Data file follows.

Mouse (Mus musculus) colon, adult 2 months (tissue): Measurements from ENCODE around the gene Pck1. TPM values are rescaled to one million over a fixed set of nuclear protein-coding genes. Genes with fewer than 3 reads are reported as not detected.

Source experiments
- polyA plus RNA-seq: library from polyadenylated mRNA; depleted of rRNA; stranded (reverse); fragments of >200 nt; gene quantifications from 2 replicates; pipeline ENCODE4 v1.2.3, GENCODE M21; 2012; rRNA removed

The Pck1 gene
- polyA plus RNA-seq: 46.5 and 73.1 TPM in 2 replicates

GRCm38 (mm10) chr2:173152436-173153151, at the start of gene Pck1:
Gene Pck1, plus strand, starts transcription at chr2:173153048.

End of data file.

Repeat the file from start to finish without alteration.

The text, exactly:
Mouse (Mus musculus) colon, adult 2 months (tissue): Measurements from ENCODE around the gene Pck1. TPM values are rescaled to one million over a fixed set of nuclear protein-coding genes. Genes with fewer than 3 reads are reported as not detected.

Source experiments
- polyA plus RNA-seq: library from polyadenylated mRNA; depleted of rRNA; stranded (reverse); fragments of >200 nt; gene quantifications from 2 replicates; pipeline ENCODE4 v1.2.3, GENCODE M21; 2012; rRNA removed

The Pck1 gene
- polyA plus RNA-seq: 46.5 and 73.1 TPM in 2 replicates

GRCm38 (mm10) chr2:173152436-173153151, at the start of gene Pck1:
Gene Pck1, plus strand, starts transcription at chr2:173153048.